Crappell et al v. Muncy Industries, LLC

Filing 99

MEMORANDUM (Order to follow as separate docket entry) re 69 MOTION in Limine Preclude Defendant from Offering the Testimony of Previously Unidentified Witnesses at Trial filed by Ric Szabo, 71 MOTION in Limine to Preclude Defendant from Introducing Evidence or Testimony Concerning Certain Expense Reimbursements and Benefits filed by Ric Szabo, 72 MOTION in Limine to Preclude Defendant from Introducing Any Evidence of or Testimony Regarding Civil Action 2020-1714 filed by Ric Szabo, 75 MOTION in Limine to Preclude Defendant from Introducing as Evidence or Otherwise Referring to Drug Test Results at Trial filed by Ric Szabo. Signed by Chief Judge Matthew W. Brann on 2/5/2024. (ea)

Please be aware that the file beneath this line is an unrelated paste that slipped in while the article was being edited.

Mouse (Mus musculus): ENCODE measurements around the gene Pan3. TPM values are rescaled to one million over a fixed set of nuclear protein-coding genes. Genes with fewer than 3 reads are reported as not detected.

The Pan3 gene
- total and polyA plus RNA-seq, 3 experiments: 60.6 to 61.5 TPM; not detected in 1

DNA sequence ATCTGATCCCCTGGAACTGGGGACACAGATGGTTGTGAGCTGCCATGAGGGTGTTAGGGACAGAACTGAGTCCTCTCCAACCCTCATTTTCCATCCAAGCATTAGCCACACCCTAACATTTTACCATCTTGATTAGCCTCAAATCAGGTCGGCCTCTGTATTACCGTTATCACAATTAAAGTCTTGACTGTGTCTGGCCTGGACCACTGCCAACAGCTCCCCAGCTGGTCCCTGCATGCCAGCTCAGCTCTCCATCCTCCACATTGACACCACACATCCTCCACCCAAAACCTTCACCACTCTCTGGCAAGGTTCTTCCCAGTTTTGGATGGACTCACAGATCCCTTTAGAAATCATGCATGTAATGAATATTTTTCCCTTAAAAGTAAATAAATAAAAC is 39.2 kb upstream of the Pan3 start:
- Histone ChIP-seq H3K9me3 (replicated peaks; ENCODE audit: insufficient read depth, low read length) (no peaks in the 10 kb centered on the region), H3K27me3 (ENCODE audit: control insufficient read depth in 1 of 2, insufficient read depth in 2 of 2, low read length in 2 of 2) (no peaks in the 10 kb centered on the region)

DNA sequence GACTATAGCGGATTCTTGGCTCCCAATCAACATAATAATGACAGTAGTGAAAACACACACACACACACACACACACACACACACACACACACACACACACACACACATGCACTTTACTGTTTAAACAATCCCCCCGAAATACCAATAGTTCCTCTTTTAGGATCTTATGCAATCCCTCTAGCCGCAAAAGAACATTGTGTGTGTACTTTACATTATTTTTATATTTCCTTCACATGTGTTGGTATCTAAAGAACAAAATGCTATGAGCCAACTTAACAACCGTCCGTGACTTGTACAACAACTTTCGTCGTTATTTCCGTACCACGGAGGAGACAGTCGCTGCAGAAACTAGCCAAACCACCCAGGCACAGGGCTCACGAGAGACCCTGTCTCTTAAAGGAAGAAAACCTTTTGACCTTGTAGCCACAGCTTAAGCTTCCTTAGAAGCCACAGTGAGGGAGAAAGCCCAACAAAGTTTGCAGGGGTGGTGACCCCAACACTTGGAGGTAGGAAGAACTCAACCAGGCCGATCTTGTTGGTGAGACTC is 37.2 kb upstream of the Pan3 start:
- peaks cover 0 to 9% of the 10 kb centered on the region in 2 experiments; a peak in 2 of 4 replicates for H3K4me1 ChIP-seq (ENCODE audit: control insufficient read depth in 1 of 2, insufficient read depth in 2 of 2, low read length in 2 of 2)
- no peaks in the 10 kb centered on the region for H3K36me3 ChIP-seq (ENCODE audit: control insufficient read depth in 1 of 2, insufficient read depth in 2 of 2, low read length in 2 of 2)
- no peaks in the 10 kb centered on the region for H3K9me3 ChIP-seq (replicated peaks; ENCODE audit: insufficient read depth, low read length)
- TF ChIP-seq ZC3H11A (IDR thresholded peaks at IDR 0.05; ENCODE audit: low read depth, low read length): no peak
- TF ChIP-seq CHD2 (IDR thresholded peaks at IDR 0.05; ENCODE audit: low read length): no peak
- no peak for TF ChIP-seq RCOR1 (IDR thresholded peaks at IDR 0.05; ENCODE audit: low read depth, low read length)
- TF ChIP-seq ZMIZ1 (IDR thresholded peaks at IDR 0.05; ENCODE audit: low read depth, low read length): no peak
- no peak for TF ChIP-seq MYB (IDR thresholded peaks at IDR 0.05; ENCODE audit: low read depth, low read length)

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IN THE UNITED STATES DISTRICT COURT FOR THE MIDDLE DISTRICT OF PENNSYLVANIA RIC SZABO, No. 4:21-CV-00468 Plaintiff, (Chief Judge Brann) v. MUNCY INDUSTRIES, LLC, Defendant. MEMORANDUM OPINION FEBRUARY 5, 2024 I. BACKGROUND In March 2021, Ric Szabo filed a complaint against Muncy Industries, LLC (“Muncy”), alleging a failure to pay overtime compensation in violation of the Fair Labor Standards Act (“FLSA”) and the Pennsylvania Minimum Wage Act.1 Muncy filed an answer in June 2021.2 In September 2022, Szabo moved for partial summary judgment on the issue of his status as a covered employee under FLSA, and Muncy moved for summary judgment.3 I granted Szabo’s motion and denied Muncy’s in March 2023.4 I scheduled trial for March 2024 and set a briefing deadline of November 24, 2023 for any motions in limine or supporting briefs.5 1 2 3 4 5   Doc. 1. Doc. 8. Docs. 35, 36. Docs. 47, 48. Doc. 67. In November 2023, Szabo filed four motions in limine.6 The first motion in limine seeks to preclude testimony or evidence relating to Civil Action 2020-1714, a currently pending civil action between the parties in state court.7 The second moves to preclude Muncy from offering the testimony of a previously unidentified witness at trial.8 The third seeks to preclude introduction of any evidence or reference to drug test results at trial.9 And the fourth seeks to preclude Muncy from introducing evidence or testimony concerning certain expense reimbursements made by Muncy during Szabo’s employment.10 The motions are now ripe for disposition. For the reasons stated below, Szabo’s motion in limine to preclude evidence relating to Civil Action 2020-1714 is granted in part and denied in part, and Szabo’s motion in limine to preclude the testimony of undisclosed witnesses is granted as to witness Phil Chant. The remaining motions in limine are granted in full.  II. LAW “Motions in limine are made prior to trial or the presentation of evidence in order to aid the clear presentation of evidence.”11 Motions in limine are typically made “for the purpose of prohibiting opposing counsel from mentioning the 6 7 8 9 10 11   Docs. 69, 71, 72, 75. Doc. 72. Doc. 69. Doc. 75. Doc. 71. United States v. Ramsey, No. 19-268, 2021 U.S. Dist. LEXIS 192115, at *1 (E.D. Pa. Oct. 5, 2021). 2 existence of . . . matters so highly prejudicial to the moving party that a timely motion to strike or an instruction by the court to the jury to disregard the offending matter cannot overcome its prejudicial influence on the jurors’ minds.”12 They are also “designed to narrow the evidentiary issues for trial and eliminate unnecessary trial interruptions.”13 The presumption under the Federal Rules of Evidence is that relevant evidence is admissible.14 Admissible evidence must be relevant under Federal Rules of Evidence 401 and 403. Rule 401’s test for relevant evidence is expansive and permissive.15 It admits evidence with “any tendency to make a fact more or less probable than it would be without the evidence” so long as “the fact is of consequence in determining the action.” Federal Rule of Evidence 403 provides the second generic hurdle to admissibility. Under Rule 403, “the court may exclude relevant evidence if its probative value is substantially outweighed by a danger of one or more of the following: unfair prejudice, confusing the issues, misleading the jury, undue delay, wasting time, or needlessly presenting cumulative evidence.”   12 13 14 15   United States v. Davis, 208 F.Supp. 3d 628, 632 (M.D. Pa. 2016) (citing O’Rear v. Fruehauf Corp., 554 F.2d 1304, 1306 (5th Cir. 1977)). Bradley v. Pittsburgh Bd. of Educ., 913 F.2d 1064, 1069 (3d Cir. 1990). Fed. R. Evid. 402. See United States v. Leake, 396 F.App’x 898, 903 (3d Cir. 2010) (quoting Gibson v. Mayor and Council of City of Wilmington, 355 F.3d 215, 232 (3d Cir. 2010) (“Rule 401’s definition of relevance is ‘very broad’ and ‘does not raise a high standard.’”). 3 III. ANALYSIS Szabo submits four motions in limine. I grant all four, except to the extent that the evidence Muncy seeks to admit becomes relevant for impeachment purposes. I also limit my ruling on Szabo’s motion to preclude the testimony of undisclosed witnesses to the testimony of Phil Chant. A. Civil Action 2020-1714 Szabo’s first motion in limine seeks to exclude the introduction of evidence or testimony relating to Civil Action 2020-1714, pending in the Court of Common Pleas of Northumberland County.16 In that action, Muncy has sued Szabo and Chant Engineering, Szabo’s new employer, for a breach of contract claim stemming from Szabo’s non-compete agreement, tortious interference with a contractual relationship, and tortious interference with a prospective contractual relationship.17 While Muncy may cross-examine Szabo about one piece of evidence relating to Civil Action 2020-1714 for narrow impeachment purposes, this does not justify introducing any other evidence relating to that case. Muncy spends much of its briefing recounting facts relating to the other civil lawsuit between Muncy and Chant in the state trial court, without explaining why or how these facts are relevant, for impeachment purposes or otherwise.18 I see no 16 17 18   Doc. 72. Doc. 73 at 2; Doc. 72-2. Doc. 81 at 2-12; Doc. 83 at 2-12. 4 reason for the issues being litigated in Civil Action 2020-1714 to be rehashed at trial here. In this FLSA lawsuit, the circumstances around the other case have minimal relevance. Whether or not Szabo violated his non-compete agreement or was complicit in Chant’s efforts to interfere with Muncy’s business relationships simply has no bearing on whether Muncy improperly failed to provide Szabo with overtime pay. Smuggling in the facts of this unrelated lawsuit will only confuse the issues in Szabo’s FLSA case, waste inordinate time, and cause Szabo undue prejudice by impugning his character. As explained below, unless Muncy actually justifies the relevance of evidence relating to its other civil case, I agree that Rule 403 would bar the admission of the three pieces of evidence that Muncy seeks to introduce. First, Muncy seeks to cross-examine Szabo on an email sent from his email address to Muncy’s clients. Allegedly, Szabo “disclosed [in the email] that he was no longer employed by Muncy Industries and attempted to disparage Muncy Industries’ reputation with their customers,”19 but the email was actually written by Chant.20 Because Szabo states in his interrogatory that it was his idea to write the email but admits in his deposition that Chant told him to do so, Muncy argues that Chant’s testimony is relevant to Szabo’s impeachment.21 19 20 21   Id. at 3-12. Id. at 10. Id. at 14-15. 5 Federal Rule of Evidence 607 permits “any party to attack a witness’s credibility” through impeachment. “[Rule] 607 allows a party to impeach witnesses by contradicting their testimonies.”22 “Impeachment by contradiction is a means of ‘policing the [witness’s] obligation to speak the truth in response to proper questions.”’”23 To be admissible, there must be a meaningful contradiction between the prior statement and the witness’s testimony.24 While courts have attached less weight to interrogatory statements in other contexts,25 for purposes of impeachment by contradiction, there is no reason to hesitate in relying on them. Interrogatories, although they are generally drafted by lawyers, still represent the statements of the litigants who attest to their veracity under the penalty of perjury.26 In Szabo’s case, the direct inconsistency between his interrogatory and deposition testimony leaves no room for doubt; the contradiction is meaningful and relevant. Because Szabo’s statements are squarely in contradiction 22 23 24 25 26   Primus v. Target Corp., 532 F.App’x 314, 315 (3d Cir. 2013) (citing United States v. Gilmore, 553 F.3d 266, 271 (3d Cir. 2009)). Gilmore, 553 F.3d at 272; Wharton v. Vaughn, No. 01-6049, 2012 U.S. Dist. LEXIS 115598, at *142 (E.D. Pa. Aug. 16, 2012) (“[T]he dissimilarities or omissions must be substantial enough to case doubt on a witness’s testimony to be admissible as prior inconsistent statements.”) (quoting Commonwealth v. Bailey, 469 A.2d 604, 611 (Pa. Super. 1983)), rev’d in part on other grounds, No. 13-9002, 722 F.App’x 268 (3d Cir. Jan. 11, 2018)). See Morgan v. Covington Twp., 648 F.3d 172, 181 n. 7 (3d Cir. 2011). See Kirk v. Raymark Indus., Inc., 61 F.3d 147, 166 (“We find that an interrogatory response of a co-defendant who is seeking to avoid liability lacks the ‘circumstantial guarantees of trustworthiness’ that are contemplated by Rule 803(24) of the Federal Rules of Evidence.”). Fed. R. Civ. P. 33(b)(3) (“Each interrogatory must, to the extent it is not objected to, be answered separately and fully in writing under oath.”), 33(b)(5) (“The person who makes the answers must sign them, and the attorney who objects must sign any objections.”); Garcia v. Berkshire Life Ins. Co. of Am., 569 F.3d 1174, 1180 (10th Cir. 2009) (sanctioning party with dismissal for false interrogatory answers given under oath). 6 with one another, at least one of his sworn statements must be false, and that has a significant bearing on Szabo’s credibility. Therefore, I deny the motion in limine to preclude any reference to materials involved in Civil Action 2020-1714 as it pertains to Szabo’s impeachment regarding this email specifically. I note, however, that the email is entirely irrelevant to this case; Szabo may only be cross-examined on it for purposes of impeaching his credibility. The email itself, as well as Chant’s testimony about it, need not be introduced to show that Szabo contradicted himself. Muncy may not delve into the email’s contents beyond what is necessary for this purpose, nor may it rely on impeachment as a back-door method of attacking Szabo’s character due to the email’s pugnacious contents. In this regard, I note that permitting cross-examination on Szabo’s inconsistent statements creates the possibility of unfair prejudice. A limiting instruction stating that Szabo’s testimony about the email may only be considered as it relates to his credibility should be sufficient to remedy this prejudice. While some unfair prejudice may still result, the probative value of Szabo’s statements is too high to exclude this avenue of impeachment entirely.27 Second, Muncy attempts to justify testimony that Szabo filed this lawsuit because Chant told him to do so, and for Chant’s company to retaliate against Muncy for its lawsuit. But “[w]here a plaintiff has a true cause of action, his motivation in 27   See United States v. Bailey, 840 F.3d 99, 130 (3d Cir. 2016) (“Although this potential for unfair prejudice is significant, so too was the probative value of this evidence.”). 7 filing suit is irrelevant.”28 “[T]he nature of Plaintiffs’ motivation in filing th[e] action . . . is irrelevant to whether Defendants violated the FLSA.”29 Nor is any impeachment value of this testimony apparent, whatever its form. Muncy protests that cross-examining Szabo on his motivation for filing suit shows Szabo’s bias in favor of Chant.30 But it is unclear how Szabo can be biased towards someone who is not a party to his lawsuit. Szabo’s overtime claims are based solely on facts relating to his employment at Muncy, arising before his employment with Chant. In this context, it is unclear what being biased towards Chant even means. If Muncy means to suggest that Szabo wants to win his lawsuit to appease Chant, this unsubstantiated basis for impeachment still does not differentiate Szabo from any other plaintiff. Showing that a plaintiff is biased towards winning his own case, whatever the reason, does not create a basis for impeachment because it does not “discredit” or “reduce the effectiveness” of his testimony.31 Third, Muncy alleges that Chant is paying Szabo’s legal fees in the other Civil Action and seeks to introduce this fact to impeach Szabo. But impeach him how? Again, Szabo cannot be biased towards Chant in a case to which Chant is not a party, nor is Chant paying Szabo’s legal fees in this matter. 28 29 30 31   Ash v. GAF Corp., 723 F.2d 1090, 1095 (3d Cir. 1983). Haught v. U.S. Eng’g Contrs. Corp., No. 07-80436, 2009 U.S. Dist. LEXIS 2255, at *7 (S.D. Fla. Jan. 6, 2009). Doc. 81 at 14. Mulero v. Walsh, No. 3:15-CV-1406, 2018 U.S. Dist. LEXIS 32237, at *17 n.10 (M.D. Pa. Feb. 28, 2018) (quoting Chiasson v. Zapata Gulf Marine Corp., 988 F.2d 513, 517 (5th Cir. 1993)). 8 In sum, Muncy may still cross-examine Szabo on the limited subject of his inconsistent statements about the email sent to Muncy’s clients, but only for the purpose of demonstrating Szabo’s untruthfulness. This subject may not be discussed for any other purpose. Barring this exception, Szabo’s motion in limine to preclude any evidence or testimony about Civil Action 2020-1714 is granted. B. Undisclosed Witness Phil Chant On September 20, 2023, after the deadlines had passed for Muncy to disclose its witnesses, it informed Szabo that it intended to offer the testimony of Phil Chant, Szabo’s current employer.32 Szabo now moves to preclude Muncy from introducing the testimony of Chant and any other undisclosed witnesses.33 Under Federal Rule of Civil Procedure 26(a), parties must disclose “the name and, if known, the address and telephone number of each individual likely to have discoverable information—along with the subjects of that information—that the disclosing party may use to support its claims or defenses.” “[T]he Federal Rules of Civil Procedure compel[] transparency and fair dealing by parties,”34 because “the hallmarks of discovery in federal court are, and should be, openness, transparency, and candor. Gamesmanship, ambush, surprise, and concealment have no place in 32 33 34   Doc. 69 at 1-4. I only rule on the admissibility of Chant’s testimony because I lack the information to rule upon any other undisclosed witness. Ely v. Cabot Oil, No. 3:09-CV-2284, 2016 U.S. Dist. LEXIS 165595, at *6 (M.D. Pa. Feb. 17, 2016) 9 federal practice.”35 When there has been a late disclosure of witnesses, “the party is not allowed to use that . . . witness to supply evidence on a motion, at a hearing, or at a trial, unless the failure was substantially justified or harmless.”36 “Where a party has not satisfied this burden of proving substantial justification or harmlessness, the Court is vested with discretion to exclude witnesses or exhibits that were never previously disclosed during pre-trial litigation pursuant to Rule 37(c)(1).”37 Rather than articulating some justification for this delay,38 Muncy attempts to shoehorn much of this evidence into impeachment exceptions, to which Rule 26’s deadlines would not apply.39 In fact, Muncy appears to contest this motion in limine on the same basis as Szabo’s motion in limine regarding Civil Action 2020-1714, since its brief on the civil action is a copy-and-paste job.40 So all of the matters to which Muncy seeks Chant to testify—including Szabo’s motivation for filing suit 35 36 37 38 39 40   Styer v. Frito-Lay, Inc., No. 1:13-CV-833, 2015 U.S. Dist. LEXIS 33466, at *5 (M.D. Pa. Mar. 18, 2015). Fed. R. Civ. P. 37(c)(1). Ely, 2016 U.S. Dist. LEXIS 165595, at *9 (citing Klatch-Maynard v. Sugarloaf Twp., No. 3:06CV-0845, 2011 U.S. Dist. LEXIS 54679, at *5 (M.D. Pa. May 23, 2011)). Because Muncy only attempts to admit Chant’s testimony through impeachment rationales, I have no need to determine whether or not Muncy’s testimony would otherwise be admissible. See id. at 9 (enumerating factors used to determine whether evidence should be excluded for a party’s failure to comply with its discovery obligations) (citing Meyers v. Pennypack Woods Home Ownership Ass’n, 559 F.2d 894, 904-05 (3d Cir. 1977)). In any case, Chant’s testimony would be inadmissible under Federal Rule of Evidence 403 even had his identity been disclosed within the applicable deadline. Fed. R. Civ. P. 26(a)(3)(A) (“[A] party must provide to the other parties and promptly file the following information about the evidence that it may present at trial other than solely for impeachment”) (emphasis added); Surman v. Payne, No. 3:19-216, 2023 U.S. Dist. LEXIS 58728, at *63 (W.D. Pa. Mar. 30, 2023) (“Rule 26(a) does not require parties to disclose evidence that is to be used solely for impeachment.”). Compare Doc 81 and Doc. 83. 10 and Chant’s alleged payment of legal fees in Civil Action 2020-1714—do not justify the introduction of Chant’s testimony for the same reasons. The only valid basis for impeachment, relating to Szabo’s inconsistent statements over his authorship of the email, does not require Chant’s testimony on the matter. Rather than introducing this extrinsic evidence, Muncy may simply cross-examine Szabo. Therefore Szabo’s motion in limine to preclude the introduction of Chant’s testimony is granted in full. However, Muncy may move to admit Chant as an impeachment witness if this proves necessary based upon Szabo’s trial testimony.41 Finally, while Szabo moves to preclude the testimony of “any” of Muncy’s undisclosed witnesses, this Court cannot grant Szabo’s motion with respect to any undisclosed witness whose identity remains unknown. I lack sufficient information to evaluate the admissibility of an undisclosed witness’s testimony for impeachment purposes. Therefore, Szabo’s motion is granted as to witness Phil Chant only. C. Drug Tests On April 22, 2020, while Szabo worked for Muncy, he received a positive result on a drug test administered by Muncy.42 Szabo now files a motion in limine seeking to prevent Muncy from introducing this drug test at trial.43 At the surface level, this drug test is indisputably irrelevant. FLSA claims are a cut-and-dry 41 42 43   For example, if Szabo denies that Chant had any hand in the email, Chant’s impeachment testimony may be admissible. Doc. 75 at 1-2; Doc. 76 at 2. Doc. 75. 11 enterprise: they deal with overtime pay. It does not matter how good an employee Szabo was, or whether he had disciplinary issues, or why.44 So Muncy attempts to justify the admission of Szabo’s drug test as a form of character evidence. But the introduction of character evidence is generally prohibited by the Federal Rules of Evidence.45 And the exceptions highlighted by Muncy do not apply here. Muncy attempts to introduce Szabo’s drug test pursuant to Federal Rule of Evidence 608. Under Federal Rule of Evidence 608(b), “extrinsic evidence is not admissible to prove specific instances of a witness’s conduct in order to attack or support the witness’s character for truthfulness. But the court may, on crossexamination, allow them to be inquired into if they are probative of the character for truthfulness or untruthfulness.” “The character of the previous conduct, the importance of the testimony, and the probable effect on the jury if the misconduct is divulged are all factors a judge must consider in deciding whether to allow inquiry about past conduct.46 Still, Rule 608 does not permit the introduction of extrinsic evidence.47 So the issue is not whether the drug test itself is admissible, but whether Szabo may be cross-examined about it. 44 45 46 47   Vasquez v. Spain Inn, No. 19-452, 2019 U.S. Dist. LEXIS 179778, at *6 (D.N.J. Oct. 17, 2019) (“The employer’s underlying reason for failing to comply with the FLSA is irrelevant.”). Rule 404(a)(1). United States v. Butch, 48 F.Supp. 2d 453, 462 (D.N.J. 1999). Fed. R. Evid. 608(b) (“extrinsic evidence is not admissible to prove specific instances of a witness’s conduct in order to attack or support the witness’s character for truthfulness”); Becker v. ARCO Chemical Co., 207 F.3d 176, 204 (3d Cir. 2000). 12 Muncy first argues that “[o]nce Mr. Szabo introduces evidence of his character and reputation as a senior calibration technician under Pennsylvania Rule of Evidence 608, his character and reputation is now able to be impeached by the Defendant on cross-examination.”48 This argument is perplexing.49 For one thing, it is difficult to see why testimony about Szabo’s occupation would bear on his character or reputation for truthfulness under Rule 608. For another, Muncy’s proposed use of the drug test inverts the Federal Rule. It is only when a witness’s truthful character is attacked that he may offer testimony about his truthfulness to rehabilitate his credibility under Rule 608(a).50 And as the drug test has little to do with Szabo’s character for truthfulness at all, Muncy cannot use it for this purpose. Szabo’s positive drug test is not itself probative of his untruthfulness.51 It may be probative if Szabo lied about it. So Muncy states in its briefings that “Mr. Szabo initially denied that he was doing drugs when he worked for Muncy Industries. Muncy Industries did not believe his 48 49 50 51   Doc. 80 at 4. Muncy also refers to both Pennsylvania and Federal Rule of Evidence 608. Id. State rules of evidence obviously do not apply in Federal court, so I will ignore Muncy’s references to the Pennsylvania Rule of Evidence 608 and assume that it intended to refer to the corresponding Federal Rule of Evidence 608. See, e.g., Coney v. NPR, Inc., 312 F.App’x 469, 474 (3d Cir. 2009). United States v. Bertoli, 854 F.Supp. 975, 1088 (D.N.J. 1994), rev’d on other grounds, 40 F.3d 1384 (3d Cir. 1994); United States v. Weigand, No. 5:17-cr-00556 (E.D. Pa. Apr. 14, 2021); Dover-Hymon v. Southland Corp., No. 91-1246, 1993 U.S. Dist. LEXIS 13494, at *15 (E.D. Pa. Sept. 27, 1993) (“Because evidence relating to drug use is not probative of untruthfulness, the defendant is also precluded from inquiring into specific instances of drug use on crossexamination”). 13 statement, so they tested him for cocaine use.”52 Muncy provides no support for this assertion, nor does it specify if Szabo was denying his drug use at the time of the test. “[T]he party seeking to introduce evidence has the burden of demonstrating that it is relevant so as to be admissible,”53 and Muncy has not done so. More importantly, Federal Rule of Evidence 403 would bar admission of the drug test in any event. In employment cases where drug test evidence was admissible, there has generally been at least some tie-in between the drug test and the employee’s substantive claim.54 Even if the drug test sheds a pinprick of light on Szabo’s truthfulness, the obvious danger of unfair prejudice is that the jury may believe that a plaintiff who is using illicit drugs has not “earned” the payment of overtime wages to which he is legally entitled and deny his claims on that basis.55 This danger is too high to compensate for the drug test’s meager, and speculative, probative value. As Szabo’s drug test relates to potential criminal conduct, the risk of prejudice is more severe than that same danger as it relates to the email sent to 52 53 54 55   Doc. 80 at 4. Bruno v. W.B. Saunders Co., 882 F.2d 760, 776 n.7 (3d Cir. 1989); see also United States v. Vaughn, No. 14-23 (JLL), 2016 U.S. Dist. LEXIS 13694, at *17-18, (D.N.J. Feb. 4, 2016) (“As with all evidence, the part seeking to admit it must establish a foundation for the admission, including establishing the relevance of the evidence and that its probative value outweighs any prejudice.”). See, e.g., Palmer v. Evenheat Kiln, Inc., No. 10-1163, 2012 U.S. Dist. LEXIS 81742, at *3 (W.D. Pa. June 13, 2012) (employee’s positive drug test undermined workers’ compensation claim because it presented an alternative explanation for his symptoms). Cf. Dowling v. United States, 493 U.S. 342, 361-62 (1990) (Brennan, J., Dissenting) (“This danger is particularly great where . . . the extrinsic activity was not the subject of a conviction; the jury may feel that the defendant should be punished for that activity even if he is not guilty of the offense charged.”). 14 Muncy’s customers. Accordingly, Szabo’s motion in limine to exclude any reference to his drug test results is granted. D. Reimbursement During Szabo’s deposition, Muncy asked questions about a number of documents related to expense reimbursements and benefits Szabo received: the purchase of a company vehicle for plaintiff and payment of relocation expenses.56 Szabo now files a motion in limine seeking to prevent Muncy from introducing this evidence at trial.57 Szabo asserts that, regardless of whether the reimbursements might be relevant to any offset or credit defense, Muncy has waived any such defenses, and so the reimbursements cannot be relevant on that basis.58 While Muncy spends two pages of its brief distinguishing Szabo’s cases on waiver,59 it never raises any offset or credit defense at all, either in its pleadings or in its motion in limine. But “the party seeking to introduce evidence has the burden of demonstrating that it is relevant so as to be admissible.”60 Because Muncy does not argue for the reimbursements’ relevance to any offset or credit defense, nor raise such defenses at 56 57 58 59 60   Doc. 74 at 2. Doc. 71. Doc. 74 at 4-6. Doc. 82 at 16-17. Bruno, 882 F.2d at 775 n.7. 15 all, I will not consider whether they are admissible on this basis. The waiver issue is then immaterial to this motion. Muncy’s main argument is that the reimbursements will be offered “as part of the consideration paid pursuant to the bona fide employment contract.”61 Muncy believes that these documents are relevant evidence in showing that Szabo falls under an exemption to the Fair Labor Standards Act. FLSA’s overtime rules are set out in Title 29 U.S.C. § 207, which requires any employee who works more than forty hours in a week to be paid at an increased rate absent an applicable exemption. The Belo exemption, codified at 29 U.S.C. § 207(f) rests on four elements: 61 62 (1) “[t]he employment must be pursuant to a bona fide contract or agreement”; (2) “[t]he duties of the employees must necessitate workweeks which fluctuate both above and below forty hours per week”; (3) “[t]he contract or agreement must specify the regular rate of pay, which is not less than the minimum wage, and compensation at not less than time and one-half that regular rate for all hours worked over the maximum workweek”; and (4) “[t]he contract or agreement must also provide a weekly guaranty of pay for not more than sixty hours per week.”62   Doc. 82 at 2. Donovan v. Richland Shoe Co., 623 F.Supp. 667, 669 (E.D. Pa. 1985), aff’d in part, vacated on other grounds sub nom. Brock v. Richland Shoe Co., 799 F.2d 80 (3d Cir. 1986), aff’d sub nom. McLaughlin v. Richland Shoe Co., 486 U.S. 128 (1988); 29 C.F.R. §§ 778.400-778.414. 16 Muncy claims that it will introduce the reimbursements “as part of the consideration paid pursuant to the bona fide employment contract,”63 but all this does is show the existence of a generic employment relationship, and that fact is undisputed. “The basic prerequisite for any FLSA lawsuit is an employment relationship between the plaintiffs and defendant.”64 A plaintiff’s “FLSA claim must fail if they are unable to demonstrate employee status.”65 So just by pleading this cause of action, Szabo has placed the existence of an employment relationship beyond dispute. Muncy itself appears to recognize this fact, for it states elsewhere in its briefings that “[t]he parties agree that Muncy Industries, LLC, and Ric Szabo entered into a bona fide individual contract . . . to create the calibration program at Muncy Industries.”66 If Muncy wants to show that an employment relationship existed, it is in luck; Szabo’s denial of this basic fact would sink his case. Muncy can then skip the step of proving this fact in such roundabout ways. Therefore, these reimbursements are likely not even relevant for this purpose under the permissive requirements set by Federal Rule of Evidence 401. Their probative value towards the existence of an employment relationship is minimal at best because that issue is undisputed. It is true that evidence illustrating undisputed 63 64 65 66   Doc. 82 at 2. Davis v. Abington Memorial Hosp., 817 F.Supp. 2d 556 (E.D. Pa. 2011). Luxama v. Ironbound Express, Inc., No. 11-2224 (ES), 2013 U.S. Dist. LEXIS 90879, at *9 (D.N.J. Jun. 27, 2013). Doc. 81 at 3. That being said, Muncy’s “agreed facts” are completely unsupported with any record citations and seem to merely be formulaic recitations of the Belo exemption’s elements. 17 facts can sometimes acquire relevance, if it provides useful background information or its exclusion would create a lack of context causing confusion for the jury.67 But here, showing unrelated terms of Szabo and Muncy’s employment relationship provides no helpful context to Szabo’s FLSA claims, so even its relevance under Federal Rule of Evidence 401 is questionable.68 Nor do Muncy’s vague gestures towards “consideration” bear upon whether a Belo-qualifying fluctuating workweek agreement was formed. Muncy appears to rip the words “bona fide contract or agreement” out of context to reason that anything bearing upon an employment agreement’s formation must be relevant to the Belo exemption. But as I already explained, the existence of an employment relationship is a given here; the issue is the formation and content of a fluctuating workweek agreement specifically, not the existence of a “bona fide employment contract or agreement” of any kind. All the reimbursements show is that some kind of employment relationship existed; being reimbursed for work-related expenses has zero relevance towards showing that this kind of fluctuating workweek employment agreement existed. 67 68   Old Chief v. United States, 519 U.S. 172, 178-79 (1997); Fed. R. Civ. P. advisory committee’s note to 1972 amendment (“The fact to which the evidence is directed need not be in dispute.”); MCCORMICK ON EVIDENCE 315 (1954). See, e.g., McSparran v. Phila., 433 F.2d 976 (3d Cir. 1970) (in a wrongful death action, a deceased plaintiff’s birth certificate was inadmissible because it only described already undisputed evidence about her cause of death and contributed no helpful background to the case). 18 Muncy states, without any citation, that “this Honorable Court issued a Memorandum Opinion . . . stating that the issues involved in determining whether the parties entered into a bona fide employment contract are issues of fact for the jury to decide, including things such as the purchase of a car and the use of a credit card for travel expenses in order to perform the work necessary as part of the contract.”69 In fact, this Court’s Memorandum Opinion never stated any such thing. Instead, it analyzed evidence bearing upon whether Szabo or Muncy had control over Szabo’s schedule. This analysis was in service of determining whether Szabo’s duties were “such that neither he nor his employer could control or anticipate with any degree of certainty the number of hours he must work from week to week.”70 If Muncy’s reimbursements somehow shed light on the irregularity of Szabo’s duties, it has not explained how. Even granting some minimal relevance, introducing the reimbursements would at best cause undue delay and waste time, which would significantly outweigh their probative value. As Szabo raises in his briefing, introducing this evidence may also cause unfair prejudice by enabling Muncy to appeal to being a “good employer who treats his employees well”71 who should therefore not be responsible for unpaid overtime wages. In FLSA cases where employees owed debts to their employers, for 69 70 71   Doc. 82 at 2. Doc. 47 at 12 (citing 29 C.F.R. § 778.405). Doc. 74 at 7. 19 example, several courts have found that such evidence should be excluded for similar reasons.72 If Muncy’s real motive was to introduce this evidence through the back door to appeal to how good of an employer it is, then it is out of luck. IV. CONCLUSION Szabo’s motion in limine seeking to preclude referencing Civil Action 2020- 1914 is denied for the limited purpose of cross-examining Szabo on whether he wrote the email to Muncy’s customers, to undermine Szabo’s credibility. This motion in limine is otherwise granted. Szabo’s motion in limine seeking to preclude introducing the testimony of undisclosed witnesses is denied as to any impeachment witnesses unknown to the Court, but it is granted as to witness Phil Chant. Szabo’s motions in limine are granted in full with respect to Szabo’s drug test resultsand Muncy’s travel reimbursements. An appropriate Order follows. BY THE COURT: s/ Matthew W. Brann Matthew W. Brann Chief United States District Judge 72   Santiago v. Sanders, No. 14-61505-CIV-MORE, 2015 U.S. Dist. LEXIS 188987, at *5-6 (S.D. Fla. Apr. 16, 2015) (O’Sullivan, M.J.). 20